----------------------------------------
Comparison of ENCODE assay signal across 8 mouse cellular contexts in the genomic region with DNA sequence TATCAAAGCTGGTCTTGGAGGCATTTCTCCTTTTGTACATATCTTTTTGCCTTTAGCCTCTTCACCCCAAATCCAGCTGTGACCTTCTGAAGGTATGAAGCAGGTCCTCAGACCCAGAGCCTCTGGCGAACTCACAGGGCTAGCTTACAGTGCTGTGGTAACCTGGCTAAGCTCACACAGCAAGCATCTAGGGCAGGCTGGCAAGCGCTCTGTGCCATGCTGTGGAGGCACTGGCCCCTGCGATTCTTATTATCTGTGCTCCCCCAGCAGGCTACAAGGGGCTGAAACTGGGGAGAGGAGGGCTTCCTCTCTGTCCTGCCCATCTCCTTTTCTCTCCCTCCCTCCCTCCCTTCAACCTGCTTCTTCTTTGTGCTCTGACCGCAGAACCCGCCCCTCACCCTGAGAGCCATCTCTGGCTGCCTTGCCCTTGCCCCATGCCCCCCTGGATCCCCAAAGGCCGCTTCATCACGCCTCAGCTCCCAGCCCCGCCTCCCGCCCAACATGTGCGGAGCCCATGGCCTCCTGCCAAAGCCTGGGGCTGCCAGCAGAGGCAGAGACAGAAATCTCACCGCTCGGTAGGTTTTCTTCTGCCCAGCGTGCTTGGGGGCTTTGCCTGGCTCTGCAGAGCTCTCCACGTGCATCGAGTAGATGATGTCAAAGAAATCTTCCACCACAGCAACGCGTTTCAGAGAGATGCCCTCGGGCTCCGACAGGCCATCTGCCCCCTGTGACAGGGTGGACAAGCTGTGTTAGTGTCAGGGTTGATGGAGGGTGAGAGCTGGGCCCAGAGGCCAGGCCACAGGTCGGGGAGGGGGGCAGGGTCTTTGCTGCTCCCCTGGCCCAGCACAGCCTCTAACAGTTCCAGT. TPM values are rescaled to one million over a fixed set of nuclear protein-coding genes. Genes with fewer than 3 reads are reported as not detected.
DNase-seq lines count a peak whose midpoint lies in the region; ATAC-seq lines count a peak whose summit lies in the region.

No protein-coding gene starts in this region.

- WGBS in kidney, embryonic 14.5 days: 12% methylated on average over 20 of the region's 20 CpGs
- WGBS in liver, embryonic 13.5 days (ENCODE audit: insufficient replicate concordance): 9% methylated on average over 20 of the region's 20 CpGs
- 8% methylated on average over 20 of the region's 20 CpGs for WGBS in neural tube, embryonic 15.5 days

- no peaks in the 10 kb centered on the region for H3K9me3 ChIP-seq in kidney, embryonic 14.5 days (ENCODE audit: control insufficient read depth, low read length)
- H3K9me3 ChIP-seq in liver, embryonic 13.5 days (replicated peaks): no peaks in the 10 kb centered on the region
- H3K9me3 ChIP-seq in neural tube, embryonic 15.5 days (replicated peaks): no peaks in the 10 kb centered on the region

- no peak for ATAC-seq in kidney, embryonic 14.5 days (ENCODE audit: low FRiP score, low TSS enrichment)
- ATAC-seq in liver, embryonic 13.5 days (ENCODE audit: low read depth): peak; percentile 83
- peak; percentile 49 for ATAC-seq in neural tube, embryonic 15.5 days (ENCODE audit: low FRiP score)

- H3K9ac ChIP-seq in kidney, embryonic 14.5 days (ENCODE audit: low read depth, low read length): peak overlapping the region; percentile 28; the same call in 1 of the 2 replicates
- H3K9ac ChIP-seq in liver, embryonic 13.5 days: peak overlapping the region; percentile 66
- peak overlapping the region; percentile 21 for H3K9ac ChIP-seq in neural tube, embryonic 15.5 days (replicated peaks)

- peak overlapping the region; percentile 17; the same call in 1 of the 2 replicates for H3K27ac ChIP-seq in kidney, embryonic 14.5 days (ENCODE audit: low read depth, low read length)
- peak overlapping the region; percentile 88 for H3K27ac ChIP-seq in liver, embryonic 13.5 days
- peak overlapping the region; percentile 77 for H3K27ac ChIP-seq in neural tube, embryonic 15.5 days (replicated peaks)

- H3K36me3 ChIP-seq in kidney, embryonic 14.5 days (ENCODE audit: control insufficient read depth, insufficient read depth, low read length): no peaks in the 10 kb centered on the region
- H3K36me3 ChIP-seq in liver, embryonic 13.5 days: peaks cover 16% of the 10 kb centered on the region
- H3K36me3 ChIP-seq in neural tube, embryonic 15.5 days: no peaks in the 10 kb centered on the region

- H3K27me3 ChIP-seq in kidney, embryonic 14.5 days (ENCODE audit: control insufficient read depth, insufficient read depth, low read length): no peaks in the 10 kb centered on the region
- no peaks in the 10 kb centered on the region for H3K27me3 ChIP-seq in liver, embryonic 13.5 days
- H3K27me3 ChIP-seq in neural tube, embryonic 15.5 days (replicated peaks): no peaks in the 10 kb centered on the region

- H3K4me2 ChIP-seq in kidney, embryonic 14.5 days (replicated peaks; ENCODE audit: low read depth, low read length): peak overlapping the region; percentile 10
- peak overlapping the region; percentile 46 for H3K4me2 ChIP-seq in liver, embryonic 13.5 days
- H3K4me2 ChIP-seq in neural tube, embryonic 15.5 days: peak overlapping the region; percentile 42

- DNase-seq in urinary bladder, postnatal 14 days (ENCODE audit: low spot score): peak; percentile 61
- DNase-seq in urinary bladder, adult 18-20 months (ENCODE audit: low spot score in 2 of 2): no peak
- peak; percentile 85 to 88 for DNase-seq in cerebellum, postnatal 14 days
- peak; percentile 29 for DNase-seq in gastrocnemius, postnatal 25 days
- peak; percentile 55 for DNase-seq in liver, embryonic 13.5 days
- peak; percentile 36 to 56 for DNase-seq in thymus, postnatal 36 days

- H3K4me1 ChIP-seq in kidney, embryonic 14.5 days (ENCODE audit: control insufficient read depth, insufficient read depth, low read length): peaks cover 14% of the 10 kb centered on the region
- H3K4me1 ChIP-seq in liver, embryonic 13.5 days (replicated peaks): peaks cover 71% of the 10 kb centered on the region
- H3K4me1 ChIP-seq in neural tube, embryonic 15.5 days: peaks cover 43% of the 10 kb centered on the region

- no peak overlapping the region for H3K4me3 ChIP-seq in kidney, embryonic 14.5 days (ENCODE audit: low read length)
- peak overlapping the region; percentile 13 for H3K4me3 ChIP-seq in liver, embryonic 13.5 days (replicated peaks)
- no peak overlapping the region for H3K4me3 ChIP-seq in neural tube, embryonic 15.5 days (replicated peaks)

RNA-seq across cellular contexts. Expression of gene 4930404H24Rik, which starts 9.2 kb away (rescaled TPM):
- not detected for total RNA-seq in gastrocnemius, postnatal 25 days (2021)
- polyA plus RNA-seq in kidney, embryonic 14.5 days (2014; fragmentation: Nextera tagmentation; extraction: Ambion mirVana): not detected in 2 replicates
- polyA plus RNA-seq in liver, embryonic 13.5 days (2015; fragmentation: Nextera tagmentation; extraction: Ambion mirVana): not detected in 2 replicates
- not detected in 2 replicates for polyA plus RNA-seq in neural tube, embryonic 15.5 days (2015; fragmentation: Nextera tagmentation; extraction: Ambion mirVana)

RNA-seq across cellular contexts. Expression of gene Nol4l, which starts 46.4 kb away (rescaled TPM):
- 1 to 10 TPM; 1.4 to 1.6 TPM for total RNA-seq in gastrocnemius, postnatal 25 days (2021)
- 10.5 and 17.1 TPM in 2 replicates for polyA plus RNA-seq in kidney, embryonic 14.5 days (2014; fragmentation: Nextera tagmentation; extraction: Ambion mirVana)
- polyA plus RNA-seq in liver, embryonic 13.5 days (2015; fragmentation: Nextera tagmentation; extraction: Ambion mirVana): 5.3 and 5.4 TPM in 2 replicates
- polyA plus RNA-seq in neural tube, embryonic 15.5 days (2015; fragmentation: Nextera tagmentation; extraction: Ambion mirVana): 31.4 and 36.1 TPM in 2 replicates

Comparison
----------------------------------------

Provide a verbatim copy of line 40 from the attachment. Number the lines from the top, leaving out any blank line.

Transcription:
RNA-seq across cellular contexts. Expression of gene 4930404H24Rik, which starts 9.2 kb away (rescaled TPM):